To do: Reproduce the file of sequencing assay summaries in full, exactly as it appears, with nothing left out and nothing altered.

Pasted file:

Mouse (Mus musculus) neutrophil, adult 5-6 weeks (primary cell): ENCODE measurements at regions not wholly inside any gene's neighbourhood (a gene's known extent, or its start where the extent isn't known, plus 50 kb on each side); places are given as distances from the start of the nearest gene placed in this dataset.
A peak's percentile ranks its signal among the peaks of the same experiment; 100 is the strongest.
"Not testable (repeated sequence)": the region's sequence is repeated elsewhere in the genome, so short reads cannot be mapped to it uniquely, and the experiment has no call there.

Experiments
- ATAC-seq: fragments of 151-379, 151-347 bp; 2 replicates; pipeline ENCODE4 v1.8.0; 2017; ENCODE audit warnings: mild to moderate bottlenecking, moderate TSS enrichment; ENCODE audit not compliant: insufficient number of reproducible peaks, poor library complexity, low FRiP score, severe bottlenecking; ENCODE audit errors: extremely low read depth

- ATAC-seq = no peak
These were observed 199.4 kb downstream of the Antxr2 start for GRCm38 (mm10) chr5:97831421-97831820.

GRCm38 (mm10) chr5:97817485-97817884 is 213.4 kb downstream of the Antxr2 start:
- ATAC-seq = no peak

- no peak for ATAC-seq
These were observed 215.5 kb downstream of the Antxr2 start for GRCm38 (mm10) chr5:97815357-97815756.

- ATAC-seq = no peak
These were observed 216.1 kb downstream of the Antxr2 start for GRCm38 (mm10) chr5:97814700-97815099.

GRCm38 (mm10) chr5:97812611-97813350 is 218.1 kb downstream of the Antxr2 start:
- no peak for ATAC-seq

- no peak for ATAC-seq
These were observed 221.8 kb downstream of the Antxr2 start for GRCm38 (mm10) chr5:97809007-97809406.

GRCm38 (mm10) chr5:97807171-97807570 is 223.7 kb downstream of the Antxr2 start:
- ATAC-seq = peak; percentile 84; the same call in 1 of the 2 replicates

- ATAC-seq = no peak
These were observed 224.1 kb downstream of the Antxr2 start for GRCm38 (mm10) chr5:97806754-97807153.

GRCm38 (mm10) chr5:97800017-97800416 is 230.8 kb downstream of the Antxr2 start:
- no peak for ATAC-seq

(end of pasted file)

Mouse (Mus musculus) neutrophil, adult 5-6 weeks (primary cell): ENCODE measurements at regions not wholly inside any gene's neighbourhood (a gene's known extent, or its start where the extent isn't known, plus 50 kb on each side); places are given as distances from the start of the nearest gene placed in this dataset.
A peak's percentile ranks its signal among the peaks of the same experiment; 100 is the strongest.
"Not testable (repeated sequence)": the region's sequence is repeated elsewhere in the genome, so short reads cannot be mapped to it uniquely, and the experiment has no call there.

Experiments
- ATAC-seq: fragments of 151-379, 151-347 bp; 2 replicates; pipeline ENCODE4 v1.8.0; 2017; ENCODE audit warnings: mild to moderate bottlenecking, moderate TSS enrichment; ENCODE audit not compliant: insufficient number of reproducible peaks, poor library complexity, low FRiP score, severe bottlenecking; ENCODE audit errors: extremely low read depth

- ATAC-seq = no peak
These were observed 199.4 kb downstream of the Antxr2 start for GRCm38 (mm10) chr5:97831421-97831820.

GRCm38 (mm10) chr5:97817485-97817884 is 213.4 kb downstream of the Antxr2 start:
- ATAC-seq = no peak

- no peak for ATAC-seq
These were observed 215.5 kb downstream of the Antxr2 start for GRCm38 (mm10) chr5:97815357-97815756.

- ATAC-seq = no peak
These were observed 216.1 kb downstream of the Antxr2 start for GRCm38 (mm10) chr5:97814700-97815099.

GRCm38 (mm10) chr5:97812611-97813350 is 218.1 kb downstream of the Antxr2 start:
- no peak for ATAC-seq

- no peak for ATAC-seq
These were observed 221.8 kb downstream of the Antxr2 start for GRCm38 (mm10) chr5:97809007-97809406.

GRCm38 (mm10) chr5:97807171-97807570 is 223.7 kb downstream of the Antxr2 start:
- ATAC-seq = peak; percentile 84; the same call in 1 of the 2 replicates

- ATAC-seq = no peak
These were observed 224.1 kb downstream of the Antxr2 start for GRCm38 (mm10) chr5:97806754-97807153.

GRCm38 (mm10) chr5:97800017-97800416 is 230.8 kb downstream of the Antxr2 start:
- no peak for ATAC-seq